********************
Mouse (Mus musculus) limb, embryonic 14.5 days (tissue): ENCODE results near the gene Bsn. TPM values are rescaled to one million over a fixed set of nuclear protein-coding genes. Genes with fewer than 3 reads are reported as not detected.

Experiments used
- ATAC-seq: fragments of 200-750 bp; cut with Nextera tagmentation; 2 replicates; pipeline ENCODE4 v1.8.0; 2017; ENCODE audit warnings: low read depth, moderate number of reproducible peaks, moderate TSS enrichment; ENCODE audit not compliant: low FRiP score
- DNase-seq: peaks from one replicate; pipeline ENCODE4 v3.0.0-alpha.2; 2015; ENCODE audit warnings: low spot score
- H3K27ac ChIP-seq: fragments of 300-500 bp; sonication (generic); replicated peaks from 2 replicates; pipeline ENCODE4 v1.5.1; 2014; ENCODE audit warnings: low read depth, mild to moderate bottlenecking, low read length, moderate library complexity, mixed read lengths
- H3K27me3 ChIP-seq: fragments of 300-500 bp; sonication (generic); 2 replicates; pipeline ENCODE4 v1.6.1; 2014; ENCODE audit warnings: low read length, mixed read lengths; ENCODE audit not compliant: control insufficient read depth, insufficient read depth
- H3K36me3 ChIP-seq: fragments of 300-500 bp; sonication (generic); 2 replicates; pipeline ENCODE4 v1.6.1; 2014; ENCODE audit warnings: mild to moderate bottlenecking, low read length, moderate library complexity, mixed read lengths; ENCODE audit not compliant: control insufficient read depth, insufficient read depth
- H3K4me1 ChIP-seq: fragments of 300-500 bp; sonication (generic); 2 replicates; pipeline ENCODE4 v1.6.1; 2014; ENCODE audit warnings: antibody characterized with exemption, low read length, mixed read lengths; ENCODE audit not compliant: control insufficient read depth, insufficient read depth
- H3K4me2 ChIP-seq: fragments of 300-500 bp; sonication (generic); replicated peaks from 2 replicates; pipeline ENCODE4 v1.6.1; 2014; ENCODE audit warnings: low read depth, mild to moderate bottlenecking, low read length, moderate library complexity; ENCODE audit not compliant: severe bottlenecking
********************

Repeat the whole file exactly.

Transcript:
Mouse (Mus musculus) limb, embryonic 14.5 days (tissue): ENCODE results near the gene Bsn. TPM values are rescaled to one million over a fixed set of nuclear protein-coding genes. Genes with fewer than 3 reads are reported as not detected.

Experiments used
- ATAC-seq: fragments of 200-750 bp; cut with Nextera tagmentation; 2 replicates; pipeline ENCODE4 v1.8.0; 2017; ENCODE audit warnings: low read depth, moderate number of reproducible peaks, moderate TSS enrichment; ENCODE audit not compliant: low FRiP score
- DNase-seq: peaks from one replicate; pipeline ENCODE4 v3.0.0-alpha.2; 2015; ENCODE audit warnings: low spot score
- H3K27ac ChIP-seq: fragments of 300-500 bp; sonication (generic); replicated peaks from 2 replicates; pipeline ENCODE4 v1.5.1; 2014; ENCODE audit warnings: low read depth, mild to moderate bottlenecking, low read length, moderate library complexity, mixed read lengths
- H3K27me3 ChIP-seq: fragments of 300-500 bp; sonication (generic); 2 replicates; pipeline ENCODE4 v1.6.1; 2014; ENCODE audit warnings: low read length, mixed read lengths; ENCODE audit not compliant: control insufficient read depth, insufficient read depth
- H3K36me3 ChIP-seq: fragments of 300-500 bp; sonication (generic); 2 replicates; pipeline ENCODE4 v1.6.1; 2014; ENCODE audit warnings: mild to moderate bottlenecking, low read length, moderate library complexity, mixed read lengths; ENCODE audit not compliant: control insufficient read depth, insufficient read depth
- H3K4me1 ChIP-seq: fragments of 300-500 bp; sonication (generic); 2 replicates; pipeline ENCODE4 v1.6.1; 2014; ENCODE audit warnings: antibody characterized with exemption, low read length, mixed read lengths; ENCODE audit not compliant: control insufficient read depth, insufficient read depth
- H3K4me2 ChIP-seq: fragments of 300-500 bp; sonication (generic); replicated peaks from 2 replicates; pipeline ENCODE4 v1.6.1; 2014; ENCODE audit warnings: low read depth, mild to moderate bottlenecking, low read length, moderate library complexity; ENCODE audit not compliant: severe bottlenecking